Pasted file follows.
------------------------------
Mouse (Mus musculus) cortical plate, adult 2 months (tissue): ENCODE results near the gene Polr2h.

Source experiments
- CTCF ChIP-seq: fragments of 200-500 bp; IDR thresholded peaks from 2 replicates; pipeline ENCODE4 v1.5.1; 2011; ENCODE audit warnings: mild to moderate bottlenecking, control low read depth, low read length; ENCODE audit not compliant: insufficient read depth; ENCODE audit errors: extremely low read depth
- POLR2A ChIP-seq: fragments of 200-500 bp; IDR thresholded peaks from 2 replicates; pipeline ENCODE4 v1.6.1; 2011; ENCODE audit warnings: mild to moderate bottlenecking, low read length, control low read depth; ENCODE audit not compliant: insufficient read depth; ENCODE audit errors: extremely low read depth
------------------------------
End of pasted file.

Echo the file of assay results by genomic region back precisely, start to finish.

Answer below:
Mouse (Mus musculus) cortical plate, adult 2 months (tissue): ENCODE results near the gene Polr2h.

Source experiments
- CTCF ChIP-seq: fragments of 200-500 bp; IDR thresholded peaks from 2 replicates; pipeline ENCODE4 v1.5.1; 2011; ENCODE audit warnings: mild to moderate bottlenecking, control low read depth, low read length; ENCODE audit not compliant: insufficient read depth; ENCODE audit errors: extremely low read depth
- POLR2A ChIP-seq: fragments of 200-500 bp; IDR thresholded peaks from 2 replicates; pipeline ENCODE4 v1.6.1; 2011; ENCODE audit warnings: mild to moderate bottlenecking, low read length, control low read depth; ENCODE audit not compliant: insufficient read depth; ENCODE audit errors: extremely low read depth